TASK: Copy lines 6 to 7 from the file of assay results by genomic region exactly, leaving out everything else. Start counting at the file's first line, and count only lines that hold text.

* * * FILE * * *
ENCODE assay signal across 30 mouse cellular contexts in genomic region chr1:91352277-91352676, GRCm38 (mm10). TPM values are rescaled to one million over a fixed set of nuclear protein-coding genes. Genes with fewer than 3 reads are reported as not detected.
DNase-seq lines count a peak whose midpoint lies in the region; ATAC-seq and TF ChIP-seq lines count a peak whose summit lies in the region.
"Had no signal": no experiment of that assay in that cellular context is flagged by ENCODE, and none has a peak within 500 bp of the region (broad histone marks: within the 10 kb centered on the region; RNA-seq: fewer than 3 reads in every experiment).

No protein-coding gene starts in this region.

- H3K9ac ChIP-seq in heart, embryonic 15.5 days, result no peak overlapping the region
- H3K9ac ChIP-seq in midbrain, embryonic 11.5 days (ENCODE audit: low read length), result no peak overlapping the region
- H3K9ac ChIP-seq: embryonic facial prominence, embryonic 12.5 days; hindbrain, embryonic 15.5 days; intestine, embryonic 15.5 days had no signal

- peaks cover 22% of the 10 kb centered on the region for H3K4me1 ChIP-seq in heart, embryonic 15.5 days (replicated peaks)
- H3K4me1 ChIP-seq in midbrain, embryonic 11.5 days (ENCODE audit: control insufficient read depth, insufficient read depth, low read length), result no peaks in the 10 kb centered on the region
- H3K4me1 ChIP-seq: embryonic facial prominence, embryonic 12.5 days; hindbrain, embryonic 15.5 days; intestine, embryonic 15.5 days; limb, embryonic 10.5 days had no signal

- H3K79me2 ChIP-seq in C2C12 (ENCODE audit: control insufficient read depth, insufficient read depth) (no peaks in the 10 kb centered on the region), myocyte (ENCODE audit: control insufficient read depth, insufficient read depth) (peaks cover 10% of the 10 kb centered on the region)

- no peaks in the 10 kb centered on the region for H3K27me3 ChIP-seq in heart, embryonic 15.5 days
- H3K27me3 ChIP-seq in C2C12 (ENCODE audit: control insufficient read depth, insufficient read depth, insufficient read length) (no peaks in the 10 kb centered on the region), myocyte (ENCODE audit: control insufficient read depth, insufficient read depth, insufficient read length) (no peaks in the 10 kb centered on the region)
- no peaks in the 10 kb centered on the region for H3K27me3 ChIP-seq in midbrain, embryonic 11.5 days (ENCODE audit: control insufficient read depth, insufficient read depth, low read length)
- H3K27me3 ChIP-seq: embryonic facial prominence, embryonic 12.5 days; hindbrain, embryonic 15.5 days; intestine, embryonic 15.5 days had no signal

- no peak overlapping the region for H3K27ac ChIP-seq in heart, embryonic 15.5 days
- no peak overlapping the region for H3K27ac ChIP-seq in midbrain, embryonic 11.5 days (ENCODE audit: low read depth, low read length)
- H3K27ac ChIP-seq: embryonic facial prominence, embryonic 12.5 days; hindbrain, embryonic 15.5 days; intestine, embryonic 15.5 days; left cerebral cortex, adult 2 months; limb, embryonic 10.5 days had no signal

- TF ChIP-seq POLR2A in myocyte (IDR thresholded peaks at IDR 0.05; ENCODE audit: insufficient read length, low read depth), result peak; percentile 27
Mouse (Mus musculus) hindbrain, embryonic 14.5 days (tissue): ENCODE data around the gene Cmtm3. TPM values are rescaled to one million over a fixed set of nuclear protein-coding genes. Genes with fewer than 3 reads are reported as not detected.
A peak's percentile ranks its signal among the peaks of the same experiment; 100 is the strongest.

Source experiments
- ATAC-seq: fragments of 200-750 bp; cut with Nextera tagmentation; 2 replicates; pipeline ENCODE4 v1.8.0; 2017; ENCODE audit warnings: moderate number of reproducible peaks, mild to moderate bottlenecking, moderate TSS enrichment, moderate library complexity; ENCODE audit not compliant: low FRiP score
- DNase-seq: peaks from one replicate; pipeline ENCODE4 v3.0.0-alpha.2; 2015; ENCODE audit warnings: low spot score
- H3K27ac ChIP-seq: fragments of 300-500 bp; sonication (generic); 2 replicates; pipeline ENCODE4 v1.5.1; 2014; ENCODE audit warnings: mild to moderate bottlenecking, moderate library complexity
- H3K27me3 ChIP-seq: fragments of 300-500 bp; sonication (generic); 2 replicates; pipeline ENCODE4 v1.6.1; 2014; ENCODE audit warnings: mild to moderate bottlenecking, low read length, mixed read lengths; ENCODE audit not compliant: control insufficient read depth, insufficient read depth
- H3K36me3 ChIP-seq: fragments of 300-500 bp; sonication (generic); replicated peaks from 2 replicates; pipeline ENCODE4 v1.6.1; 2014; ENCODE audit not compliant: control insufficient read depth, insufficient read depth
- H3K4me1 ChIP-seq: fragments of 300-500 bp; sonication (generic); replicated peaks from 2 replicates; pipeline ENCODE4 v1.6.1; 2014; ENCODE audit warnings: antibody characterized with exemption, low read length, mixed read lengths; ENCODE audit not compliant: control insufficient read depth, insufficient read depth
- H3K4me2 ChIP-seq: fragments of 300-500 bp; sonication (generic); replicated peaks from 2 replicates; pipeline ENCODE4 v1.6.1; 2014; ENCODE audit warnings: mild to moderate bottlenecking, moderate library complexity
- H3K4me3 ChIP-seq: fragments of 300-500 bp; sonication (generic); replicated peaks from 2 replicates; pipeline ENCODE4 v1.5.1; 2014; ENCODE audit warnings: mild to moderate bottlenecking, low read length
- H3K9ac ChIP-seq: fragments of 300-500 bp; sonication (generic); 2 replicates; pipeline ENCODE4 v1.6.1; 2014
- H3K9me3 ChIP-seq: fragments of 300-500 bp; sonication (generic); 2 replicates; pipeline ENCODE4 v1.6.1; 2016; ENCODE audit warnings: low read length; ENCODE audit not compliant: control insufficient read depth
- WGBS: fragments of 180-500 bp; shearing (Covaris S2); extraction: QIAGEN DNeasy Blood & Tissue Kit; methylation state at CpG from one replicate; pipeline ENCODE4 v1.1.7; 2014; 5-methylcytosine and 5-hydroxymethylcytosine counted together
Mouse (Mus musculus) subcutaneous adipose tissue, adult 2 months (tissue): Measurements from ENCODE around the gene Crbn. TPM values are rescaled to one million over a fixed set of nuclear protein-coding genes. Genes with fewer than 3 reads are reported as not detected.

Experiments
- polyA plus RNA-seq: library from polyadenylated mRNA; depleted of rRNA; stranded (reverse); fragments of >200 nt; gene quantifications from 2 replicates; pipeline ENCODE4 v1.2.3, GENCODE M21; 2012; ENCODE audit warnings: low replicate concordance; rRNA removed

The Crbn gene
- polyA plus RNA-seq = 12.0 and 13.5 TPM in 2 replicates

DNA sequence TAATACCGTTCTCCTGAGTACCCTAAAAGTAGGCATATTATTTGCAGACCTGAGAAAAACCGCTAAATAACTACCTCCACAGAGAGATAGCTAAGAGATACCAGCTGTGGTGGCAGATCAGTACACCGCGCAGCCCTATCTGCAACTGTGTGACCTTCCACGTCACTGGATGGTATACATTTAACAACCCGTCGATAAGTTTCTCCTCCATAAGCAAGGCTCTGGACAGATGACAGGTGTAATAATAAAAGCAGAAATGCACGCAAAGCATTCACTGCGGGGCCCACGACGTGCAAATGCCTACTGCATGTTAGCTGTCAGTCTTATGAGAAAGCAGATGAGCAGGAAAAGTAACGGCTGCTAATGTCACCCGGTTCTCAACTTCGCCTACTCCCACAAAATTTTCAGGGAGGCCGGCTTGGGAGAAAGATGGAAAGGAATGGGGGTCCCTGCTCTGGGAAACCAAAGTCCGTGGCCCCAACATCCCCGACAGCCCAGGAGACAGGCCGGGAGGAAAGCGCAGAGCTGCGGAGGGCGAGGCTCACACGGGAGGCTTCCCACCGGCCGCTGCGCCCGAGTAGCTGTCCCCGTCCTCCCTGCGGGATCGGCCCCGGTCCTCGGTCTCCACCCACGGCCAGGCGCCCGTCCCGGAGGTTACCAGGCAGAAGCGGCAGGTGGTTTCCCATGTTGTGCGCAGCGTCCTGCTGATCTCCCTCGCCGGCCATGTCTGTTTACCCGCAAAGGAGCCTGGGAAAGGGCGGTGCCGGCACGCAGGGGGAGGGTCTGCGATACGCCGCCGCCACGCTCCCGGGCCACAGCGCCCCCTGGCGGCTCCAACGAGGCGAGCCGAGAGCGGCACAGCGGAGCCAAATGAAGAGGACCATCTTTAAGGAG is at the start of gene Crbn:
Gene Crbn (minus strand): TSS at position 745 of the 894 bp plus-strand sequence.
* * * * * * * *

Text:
- H3K9ac ChIP-seq in midbrain, embryonic 11.5 days (ENCODE audit: low read length), result no peak overlapping the region
- H3K9ac ChIP-seq: embryonic facial prominence, embryonic 12.5 days; hindbrain, embryonic 15.5 days; intestine, embryonic 15.5 days had no signal